North Carolina State University engineers have created a flexible thermoelectric energy harvester that uses body heat as its only source of energy to power wearable electronic devices.
“We wanted to design a flexible thermoelectric harvester that does not compromise on the material quality of rigid devices yet provides similar or better efficiency,” said NC State professor Mehmet Ozturk. “Using rigid devices is not the best option when you consider a number of different factors.”
The new harvester boasts of superior contact resistance – or skin contact – with flexible devices, as well as the ergonomic and comfort considerations to the device wearer.
Ozturk said that he and colleagues Michael Dickey and Daryoosh Vashaee wanted to utilize the best thermoelectric materials used in rigid devices in a flexible package, so that manufacturers wouldn’t need to develop new materials when creating flexible devices.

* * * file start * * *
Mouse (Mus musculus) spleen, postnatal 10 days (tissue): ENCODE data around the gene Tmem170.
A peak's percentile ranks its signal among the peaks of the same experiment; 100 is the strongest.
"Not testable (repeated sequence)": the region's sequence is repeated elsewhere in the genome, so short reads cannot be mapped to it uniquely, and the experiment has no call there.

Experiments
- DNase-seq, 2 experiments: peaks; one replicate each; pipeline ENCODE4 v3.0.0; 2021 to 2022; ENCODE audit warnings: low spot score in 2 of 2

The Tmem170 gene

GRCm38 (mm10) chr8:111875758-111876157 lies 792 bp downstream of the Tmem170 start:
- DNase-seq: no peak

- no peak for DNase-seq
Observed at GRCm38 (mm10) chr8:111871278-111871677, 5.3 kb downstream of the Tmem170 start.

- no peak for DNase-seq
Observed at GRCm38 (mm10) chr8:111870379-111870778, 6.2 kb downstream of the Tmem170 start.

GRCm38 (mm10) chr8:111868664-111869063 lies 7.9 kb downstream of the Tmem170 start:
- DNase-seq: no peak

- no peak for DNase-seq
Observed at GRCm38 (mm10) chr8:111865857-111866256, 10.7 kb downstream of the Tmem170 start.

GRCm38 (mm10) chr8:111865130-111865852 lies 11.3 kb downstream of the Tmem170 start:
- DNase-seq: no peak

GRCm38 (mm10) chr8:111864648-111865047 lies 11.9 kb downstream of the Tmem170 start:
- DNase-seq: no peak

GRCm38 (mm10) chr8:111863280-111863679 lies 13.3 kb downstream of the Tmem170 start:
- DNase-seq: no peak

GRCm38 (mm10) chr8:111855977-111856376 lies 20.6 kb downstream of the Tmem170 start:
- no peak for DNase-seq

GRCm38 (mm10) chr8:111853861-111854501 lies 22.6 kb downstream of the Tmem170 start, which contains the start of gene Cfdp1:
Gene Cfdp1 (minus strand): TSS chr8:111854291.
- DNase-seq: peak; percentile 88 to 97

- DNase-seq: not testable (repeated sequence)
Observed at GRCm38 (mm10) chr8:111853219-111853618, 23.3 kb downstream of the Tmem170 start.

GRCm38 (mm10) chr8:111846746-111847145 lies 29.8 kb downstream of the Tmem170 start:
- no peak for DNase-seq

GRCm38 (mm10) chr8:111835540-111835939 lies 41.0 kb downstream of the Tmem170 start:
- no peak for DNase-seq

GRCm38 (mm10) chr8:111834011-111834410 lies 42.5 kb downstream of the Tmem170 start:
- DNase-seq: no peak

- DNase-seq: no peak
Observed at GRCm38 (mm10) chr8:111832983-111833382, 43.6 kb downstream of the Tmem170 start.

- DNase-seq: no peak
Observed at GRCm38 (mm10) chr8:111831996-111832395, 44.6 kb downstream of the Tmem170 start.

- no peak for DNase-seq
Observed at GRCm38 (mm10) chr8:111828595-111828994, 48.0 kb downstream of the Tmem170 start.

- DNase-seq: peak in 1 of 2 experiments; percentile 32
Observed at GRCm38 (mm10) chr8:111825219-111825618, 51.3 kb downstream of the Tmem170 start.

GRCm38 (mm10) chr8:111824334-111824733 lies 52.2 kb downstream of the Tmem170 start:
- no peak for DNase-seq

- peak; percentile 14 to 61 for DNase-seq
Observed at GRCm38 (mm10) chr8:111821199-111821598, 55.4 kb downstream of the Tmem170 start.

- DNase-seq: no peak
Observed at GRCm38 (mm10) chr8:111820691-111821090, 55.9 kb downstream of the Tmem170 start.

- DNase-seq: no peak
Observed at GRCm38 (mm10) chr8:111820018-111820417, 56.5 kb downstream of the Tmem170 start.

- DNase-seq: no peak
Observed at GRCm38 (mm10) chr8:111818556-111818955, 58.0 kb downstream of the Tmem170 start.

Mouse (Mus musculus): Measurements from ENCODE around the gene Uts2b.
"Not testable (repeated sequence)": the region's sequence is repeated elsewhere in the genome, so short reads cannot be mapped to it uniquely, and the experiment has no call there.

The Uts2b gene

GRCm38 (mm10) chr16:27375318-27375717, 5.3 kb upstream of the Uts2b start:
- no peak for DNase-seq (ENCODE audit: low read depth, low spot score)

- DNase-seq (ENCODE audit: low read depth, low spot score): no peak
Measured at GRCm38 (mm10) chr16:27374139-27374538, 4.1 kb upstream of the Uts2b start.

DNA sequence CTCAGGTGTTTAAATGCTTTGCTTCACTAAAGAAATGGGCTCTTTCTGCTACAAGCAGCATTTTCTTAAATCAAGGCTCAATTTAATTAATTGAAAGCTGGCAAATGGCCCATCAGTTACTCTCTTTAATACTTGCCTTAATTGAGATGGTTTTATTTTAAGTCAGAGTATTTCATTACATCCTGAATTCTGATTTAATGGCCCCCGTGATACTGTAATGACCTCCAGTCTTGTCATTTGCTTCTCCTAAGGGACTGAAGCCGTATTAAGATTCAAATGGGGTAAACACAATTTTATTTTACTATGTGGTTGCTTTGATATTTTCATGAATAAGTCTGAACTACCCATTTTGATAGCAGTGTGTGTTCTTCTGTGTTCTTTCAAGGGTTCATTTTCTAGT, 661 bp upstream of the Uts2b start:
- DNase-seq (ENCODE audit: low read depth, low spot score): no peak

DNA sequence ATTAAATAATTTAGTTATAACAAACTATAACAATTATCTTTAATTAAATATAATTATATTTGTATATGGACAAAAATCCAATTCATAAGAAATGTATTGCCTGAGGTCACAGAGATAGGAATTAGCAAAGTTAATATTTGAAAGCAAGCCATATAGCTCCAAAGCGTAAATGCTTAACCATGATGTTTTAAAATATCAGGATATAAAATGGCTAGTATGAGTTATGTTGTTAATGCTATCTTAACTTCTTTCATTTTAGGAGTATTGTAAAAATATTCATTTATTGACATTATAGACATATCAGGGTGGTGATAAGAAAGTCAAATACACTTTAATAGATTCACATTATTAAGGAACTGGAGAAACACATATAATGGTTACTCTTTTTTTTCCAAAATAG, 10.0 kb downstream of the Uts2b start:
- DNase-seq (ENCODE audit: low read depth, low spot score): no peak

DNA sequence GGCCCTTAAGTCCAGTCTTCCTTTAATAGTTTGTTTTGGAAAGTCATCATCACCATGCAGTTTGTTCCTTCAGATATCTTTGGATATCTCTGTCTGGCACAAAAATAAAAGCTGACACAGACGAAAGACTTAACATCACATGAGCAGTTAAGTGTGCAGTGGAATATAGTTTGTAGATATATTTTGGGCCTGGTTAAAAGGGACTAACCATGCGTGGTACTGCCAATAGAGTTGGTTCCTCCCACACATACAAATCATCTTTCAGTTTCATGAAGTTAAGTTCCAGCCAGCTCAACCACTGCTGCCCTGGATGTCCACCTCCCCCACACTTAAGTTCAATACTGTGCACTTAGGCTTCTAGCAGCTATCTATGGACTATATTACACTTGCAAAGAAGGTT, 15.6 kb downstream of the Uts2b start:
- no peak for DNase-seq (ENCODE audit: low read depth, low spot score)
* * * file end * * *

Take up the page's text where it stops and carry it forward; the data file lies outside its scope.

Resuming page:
Ozturk said one of the key challenges of a flexible harvester is to connect thermoelectric elements in series using reliable, low-resistivity interconnects.
“We use a liquid metal of gallium and indium – a common, non-toxic alloy called EGaIn – to connect the thermoelectric legs,” Ozturk said. “The electric resistance of these connections is very low, which is critical since the generated power is inversely proportional to the resistance: Low resistance means more power.”
“Using liquid metal also adds a self-healing function: If a connection is broken, the liquid metal will reconnect to make the device work efficiently again. Rigid devices are not able to heal themselves,” Ozturk added.
Ozturk said future work will focus on improving the efficiencies of these flexible devices, by using materials and techniques to further eliminate parasitic resistances.
Image credits and content: Mehmet Ozturk/NC State University